As American energy production continues to grow, natural gas liquids, or NGLs, have begun to flood our energy hubs. Today we look at the developing NGL story through the recent deals of four big midstream players: Enterprise Products Partners (NYSE:EPD), Kinder Morgan Energy Partners (NYSE:KMP), Targa Resources Partners (NYSE:NGLS), and Plains All American Pipeline (NYSE:PAA).

The scene
In November, Enterprise Products Partners announced it had brought its eight NGL fractionator online at the Mont Belvieu NGL hub. In typical Enterprise fashion, it was completed ahead of schedule, and on budget. Good thing, too, as the partnership has officially begun to fill its ATEX Express pipeline, which carries NGLs from the Marcellus Shale down to the hub in Texas. Producers there have said on more than one occasion that production will climb once the line is in service.

Enterprise has the largest footprint at Mont Belvieu, and is the undisputed leader in the NGL world. It is the largest propane export handler in the U.S., and it has already ramped up capacity. Its export volumes should continue to grow over the next few years.

Kinder Morgan Energy Partners and Targa Resources Partners are following a similar path, as the pair announced a joint venture earlier this week to construct two fractionators at Mont Belvieu to support volumes coming in on the Utica Marcellus Texas NGL pipeline, itself a joint venture between Kinder Morgan and MarkWest Energy Partners.

Last week Plains All American announced its plans to build a new NGL fractionator and increase capacity at its existing condensate stabilizer to support production in the Eagle Ford shale. The fractionator will have a capacity of 15,000 barrels per day of Y-grade NGL, meaning NGLs that are capable of being stored as liquids at low pressure; propane and butane are examples.

At $120 million, it's a small project -- but it highlights an important aspect of Plains' NGL businesses that sets it apart from its peers: Rail infrastructure. The new fractionator will be located near the partnership's existing assets in Gardendale, TX, which includes a rail loading and unloading facility. Plains will enhance the facility to include storage appropriate for Y-grade NGLs, eventually bringing the terminal's capacity up to 120,000 barrels per day.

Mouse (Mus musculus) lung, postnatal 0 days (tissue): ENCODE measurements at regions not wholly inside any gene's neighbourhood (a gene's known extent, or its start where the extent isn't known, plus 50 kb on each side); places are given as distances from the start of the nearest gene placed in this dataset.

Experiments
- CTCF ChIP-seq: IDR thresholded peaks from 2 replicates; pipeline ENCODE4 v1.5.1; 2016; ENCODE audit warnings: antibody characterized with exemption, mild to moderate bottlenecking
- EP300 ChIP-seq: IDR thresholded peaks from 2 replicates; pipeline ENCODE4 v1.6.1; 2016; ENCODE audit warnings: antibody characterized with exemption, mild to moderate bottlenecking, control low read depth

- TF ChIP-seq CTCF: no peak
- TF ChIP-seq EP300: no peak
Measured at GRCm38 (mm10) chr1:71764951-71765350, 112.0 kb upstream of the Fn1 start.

The facility compliments Plains' existing rail assets for NGL, which it acquired in large part from BP in 2011. That deal included long-term leases on 720 rail cars. The partnership's rail footprint now includes a total of 5,400 rail cars and 23 facilities to serve crude oil and NGL producers. As NGL production continues to grow in South Texas and Appalachia, expect Plains to profit.

The most important factor
Like natural gas, the price environment for natural gas liquids is depressed right now. That means that fee-based agreements are essential support for new NGL projects. It is more or less accepted that those are the only agreements that will be struck right now, but it merits watching anyway.

Over the past month, propane prices have begun to rise. The change comes largely on the back of exports and increased demand in the northeast, and we may see similar action in the butane market. The midstream infrastructure that the companies above are laying down is crucial to maintaining price levels. In the case of Enterprise, it will benefit directly from increasing exports that in turn drive up prices. The partnership has an NGL marketing business that is exposed to commodity prices.

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Fool contributor Aimee Duffy has no position in any stocks mentioned. The Motley Fool recommends Enterprise Products Partners L.P.. Try any of our Foolish newsletter services free for 30 days. We Fools may not all hold the same opinions, but we all believe that considering a diverse range of insights makes us better investors. The Motley Fool has a disclosure policy.